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The Equality and Human Rights Commission (EHRC) has published the results to a survey (the survey was completed by 2,515 employees in organisations with over 250 members of staff) which reveal that nearly two-thirds of women take an organisation's gender pay gap into consideration when applying for jobs.

The ERHC has said it is "crucial" that all employers demonstrate that they are "committed to closing the gender pay gap" or they will risk "losing out on the best talent".

The findings of the survey include the following:

  • 56% of women said that their organisation having a gender pay gap would reduce their motivation in their role, with 25% of men agreeing with this statement.
  • 91% of employees had heard of the gender pay gap, but almost half had not read or heard any information about their organisation's own gap, and a quarter of employees think their employer should be doing more to tackle it.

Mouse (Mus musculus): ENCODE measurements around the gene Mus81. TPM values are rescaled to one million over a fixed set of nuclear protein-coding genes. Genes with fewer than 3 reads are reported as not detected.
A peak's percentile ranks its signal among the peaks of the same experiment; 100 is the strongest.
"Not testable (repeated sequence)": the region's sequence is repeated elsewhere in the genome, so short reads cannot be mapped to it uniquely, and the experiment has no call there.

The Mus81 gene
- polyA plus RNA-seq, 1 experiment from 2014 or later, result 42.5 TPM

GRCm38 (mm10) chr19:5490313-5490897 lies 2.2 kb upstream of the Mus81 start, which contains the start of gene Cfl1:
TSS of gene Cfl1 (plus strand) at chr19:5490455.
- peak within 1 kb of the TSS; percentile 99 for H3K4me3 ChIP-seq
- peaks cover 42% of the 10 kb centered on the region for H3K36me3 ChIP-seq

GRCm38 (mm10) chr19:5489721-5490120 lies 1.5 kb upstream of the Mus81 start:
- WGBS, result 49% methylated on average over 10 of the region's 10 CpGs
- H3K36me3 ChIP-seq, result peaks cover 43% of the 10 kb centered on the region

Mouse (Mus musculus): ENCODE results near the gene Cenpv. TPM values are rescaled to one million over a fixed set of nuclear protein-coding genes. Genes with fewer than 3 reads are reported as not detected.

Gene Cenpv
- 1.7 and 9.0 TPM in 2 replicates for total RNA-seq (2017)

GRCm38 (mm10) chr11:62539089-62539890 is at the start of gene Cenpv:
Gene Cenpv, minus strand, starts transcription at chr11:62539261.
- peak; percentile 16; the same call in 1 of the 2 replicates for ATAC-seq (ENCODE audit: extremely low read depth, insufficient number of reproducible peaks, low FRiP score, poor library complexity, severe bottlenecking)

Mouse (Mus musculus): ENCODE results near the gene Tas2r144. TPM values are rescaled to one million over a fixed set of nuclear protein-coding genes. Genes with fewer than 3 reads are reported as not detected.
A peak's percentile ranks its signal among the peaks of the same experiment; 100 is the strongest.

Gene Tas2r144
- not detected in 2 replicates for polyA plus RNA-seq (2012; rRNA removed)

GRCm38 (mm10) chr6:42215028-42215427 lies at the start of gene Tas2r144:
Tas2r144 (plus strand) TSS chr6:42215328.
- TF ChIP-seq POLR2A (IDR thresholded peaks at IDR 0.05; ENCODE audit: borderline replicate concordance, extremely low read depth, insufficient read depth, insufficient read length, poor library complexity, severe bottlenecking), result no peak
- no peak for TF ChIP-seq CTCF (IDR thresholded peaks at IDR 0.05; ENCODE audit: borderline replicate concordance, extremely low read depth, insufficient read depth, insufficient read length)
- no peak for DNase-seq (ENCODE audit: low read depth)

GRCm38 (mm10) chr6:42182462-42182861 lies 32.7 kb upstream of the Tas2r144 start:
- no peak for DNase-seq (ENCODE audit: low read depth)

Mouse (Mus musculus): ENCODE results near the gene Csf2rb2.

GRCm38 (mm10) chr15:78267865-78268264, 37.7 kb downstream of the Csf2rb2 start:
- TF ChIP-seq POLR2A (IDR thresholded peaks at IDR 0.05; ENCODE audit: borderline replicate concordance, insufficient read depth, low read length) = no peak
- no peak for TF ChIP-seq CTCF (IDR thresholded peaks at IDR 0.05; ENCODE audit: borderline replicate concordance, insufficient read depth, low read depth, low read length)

• Women, people aged 16 to 34 and those from BAME backgrounds were significantly more likely to agree that their behaviour and motivation at work would be affected by a gender pay gap than men, older employees and white employees.
  • 58% of women would be less likely to recommend their present employer as a place to work if they had a gender pay gap.

This article is taken from HR Law - November 2018.